1954’s The Caves of Steel is the first of Isaac Asimov’s novels that feature Elijah Bailey and R. Daneel Olivaw.
Elijah is a human. R. Daneel is a robot. They fight crime!
Elijah Bailey’s unremarkable career as New York cop takes an unexpected turn when his boss summons Elijah into his office. A murder with potentially disastrous political consequences has been committed in nearby Spacetown. No terrestrial law enforcement organization wants to be stuck with the sticky task of solving the murder of Roj Nemennuh Sarton. The City of New York’s police department was the organization least able to turn down such an unappealing job. Elijah is the unlucky detective to whom the work has been handed.
Spacetown is enclave of the Spacers. Once mere colonies of Earth, the fifty or so extra-solar worlds have outpaced Earth in every regard save one: overcrowded Earth is home to an unimaginable eight billion people, whereas all fifty Spacer worlds together hold only three and a half billion. Their economic and military power gives the Spacers the upper hand over Earth. Any conflict between Earth and Spacers will not end in the Earth’s favour.
Although the one-sided treaties between Earth and the Spacers would allow the Spacers to take over the case entirely, the Spacers settle for insisting that one of their own assist Elijah in his investigation. Their choice highlights one of the crucial differences between the Spacers and the Terrestrials: Elijah’s new partner is R for Robot Daneel Olivaw.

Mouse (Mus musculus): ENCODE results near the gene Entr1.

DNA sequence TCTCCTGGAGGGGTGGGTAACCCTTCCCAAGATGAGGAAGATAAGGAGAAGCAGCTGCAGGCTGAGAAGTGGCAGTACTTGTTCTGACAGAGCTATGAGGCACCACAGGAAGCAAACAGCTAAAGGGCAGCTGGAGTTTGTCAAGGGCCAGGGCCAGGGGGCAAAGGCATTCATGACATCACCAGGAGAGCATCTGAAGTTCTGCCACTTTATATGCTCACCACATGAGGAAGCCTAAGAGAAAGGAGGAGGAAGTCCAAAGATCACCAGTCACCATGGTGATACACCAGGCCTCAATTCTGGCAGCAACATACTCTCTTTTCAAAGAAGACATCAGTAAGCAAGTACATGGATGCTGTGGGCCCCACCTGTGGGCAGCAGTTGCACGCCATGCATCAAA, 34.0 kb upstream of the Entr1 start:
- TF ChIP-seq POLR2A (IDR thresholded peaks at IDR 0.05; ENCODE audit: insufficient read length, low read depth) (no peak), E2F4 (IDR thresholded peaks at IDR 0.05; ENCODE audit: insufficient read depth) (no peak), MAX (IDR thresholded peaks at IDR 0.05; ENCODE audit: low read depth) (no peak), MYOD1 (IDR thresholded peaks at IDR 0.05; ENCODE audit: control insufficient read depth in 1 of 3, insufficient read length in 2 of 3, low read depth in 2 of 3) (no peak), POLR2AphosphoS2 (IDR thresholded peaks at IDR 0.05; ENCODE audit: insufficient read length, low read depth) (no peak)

The low population Spacer worlds are utterly dependent on robot labour. They are determined to see comparatively backward Earth progress along the same path. The ultimate result, the Spacers are convinced, will be a far more prosperous Earth. The immediate result of handing jobs to robots is that a lot of people being thrown out of work and onto public assistance for the rest of their lives. As a consequence, anti-robot sentiments are widespread on Earth. Elijah himself does not care for robots, although he works with them if the task demands it.
Sarton was a roboticist. In fact, he created R. Daneel in his own image, a robot so humanoid only close examination and various quirks of behavior betray that he is not human. Was Sarton murdered by a single person? Or is his murder the act of a terrorist organization? If so, this may be the first step towards an open conflict that Earth can only lose. It’s up to Elijah and R. Daneel to find out whodunnit!
I wonder how many SF authors in the 1950s bothered to write from the POV of people on the short end of unequal treaties?
Asimov thought eight billion people were a lot of people in an era when the whole world had fewer than three billion people. A modern author writing about an Earth with twenty-odd billion people might similarly over-estimate the impact of so many people. In this novel, the effects of a large population are amplified because most humans live in crowded cities. We are never shown the vast, empty countrysides which must exist.